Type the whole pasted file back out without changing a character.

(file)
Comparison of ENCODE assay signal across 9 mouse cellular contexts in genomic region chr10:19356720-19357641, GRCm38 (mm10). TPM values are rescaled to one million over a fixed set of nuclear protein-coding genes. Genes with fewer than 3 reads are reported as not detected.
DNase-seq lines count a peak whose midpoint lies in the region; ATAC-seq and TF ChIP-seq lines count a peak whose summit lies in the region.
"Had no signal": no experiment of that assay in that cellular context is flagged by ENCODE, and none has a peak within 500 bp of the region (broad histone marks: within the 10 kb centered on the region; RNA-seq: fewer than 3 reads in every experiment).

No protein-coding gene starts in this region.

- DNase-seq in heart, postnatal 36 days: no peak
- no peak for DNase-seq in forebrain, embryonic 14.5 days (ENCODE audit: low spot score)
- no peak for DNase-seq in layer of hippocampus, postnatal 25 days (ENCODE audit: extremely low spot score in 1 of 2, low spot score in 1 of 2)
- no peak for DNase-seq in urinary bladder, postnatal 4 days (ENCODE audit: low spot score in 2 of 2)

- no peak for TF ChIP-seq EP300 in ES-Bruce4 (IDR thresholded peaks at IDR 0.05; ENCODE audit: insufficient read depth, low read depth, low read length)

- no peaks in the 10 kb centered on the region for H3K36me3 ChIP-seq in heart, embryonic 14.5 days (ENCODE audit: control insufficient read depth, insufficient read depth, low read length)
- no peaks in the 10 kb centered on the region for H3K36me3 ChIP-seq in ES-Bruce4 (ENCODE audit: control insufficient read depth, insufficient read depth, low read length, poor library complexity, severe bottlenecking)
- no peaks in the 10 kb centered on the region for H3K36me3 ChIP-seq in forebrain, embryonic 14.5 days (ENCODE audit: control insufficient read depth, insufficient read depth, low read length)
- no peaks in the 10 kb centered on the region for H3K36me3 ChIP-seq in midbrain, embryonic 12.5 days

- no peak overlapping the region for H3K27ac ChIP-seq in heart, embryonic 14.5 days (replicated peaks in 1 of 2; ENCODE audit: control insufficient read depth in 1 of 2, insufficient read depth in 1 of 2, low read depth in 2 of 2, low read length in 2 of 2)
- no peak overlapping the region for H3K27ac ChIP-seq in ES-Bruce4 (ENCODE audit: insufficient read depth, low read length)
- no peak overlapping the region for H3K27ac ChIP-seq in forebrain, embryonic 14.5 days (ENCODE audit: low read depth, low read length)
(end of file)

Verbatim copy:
Comparison of ENCODE assay signal across 9 mouse cellular contexts in genomic region chr10:19356720-19357641, GRCm38 (mm10). TPM values are rescaled to one million over a fixed set of nuclear protein-coding genes. Genes with fewer than 3 reads are reported as not detected.
DNase-seq lines count a peak whose midpoint lies in the region; ATAC-seq and TF ChIP-seq lines count a peak whose summit lies in the region.
"Had no signal": no experiment of that assay in that cellular context is flagged by ENCODE, and none has a peak within 500 bp of the region (broad histone marks: within the 10 kb centered on the region; RNA-seq: fewer than 3 reads in every experiment).

No protein-coding gene starts in this region.

- DNase-seq in heart, postnatal 36 days: no peak
- no peak for DNase-seq in forebrain, embryonic 14.5 days (ENCODE audit: low spot score)
- no peak for DNase-seq in layer of hippocampus, postnatal 25 days (ENCODE audit: extremely low spot score in 1 of 2, low spot score in 1 of 2)
- no peak for DNase-seq in urinary bladder, postnatal 4 days (ENCODE audit: low spot score in 2 of 2)

- no peak for TF ChIP-seq EP300 in ES-Bruce4 (IDR thresholded peaks at IDR 0.05; ENCODE audit: insufficient read depth, low read depth, low read length)

- no peaks in the 10 kb centered on the region for H3K36me3 ChIP-seq in heart, embryonic 14.5 days (ENCODE audit: control insufficient read depth, insufficient read depth, low read length)
- no peaks in the 10 kb centered on the region for H3K36me3 ChIP-seq in ES-Bruce4 (ENCODE audit: control insufficient read depth, insufficient read depth, low read length, poor library complexity, severe bottlenecking)
- no peaks in the 10 kb centered on the region for H3K36me3 ChIP-seq in forebrain, embryonic 14.5 days (ENCODE audit: control insufficient read depth, insufficient read depth, low read length)
- no peaks in the 10 kb centered on the region for H3K36me3 ChIP-seq in midbrain, embryonic 12.5 days

- no peak overlapping the region for H3K27ac ChIP-seq in heart, embryonic 14.5 days (replicated peaks in 1 of 2; ENCODE audit: control insufficient read depth in 1 of 2, insufficient read depth in 1 of 2, low read depth in 2 of 2, low read length in 2 of 2)
- no peak overlapping the region for H3K27ac ChIP-seq in ES-Bruce4 (ENCODE audit: insufficient read depth, low read length)
- no peak overlapping the region for H3K27ac ChIP-seq in forebrain, embryonic 14.5 days (ENCODE audit: low read depth, low read length)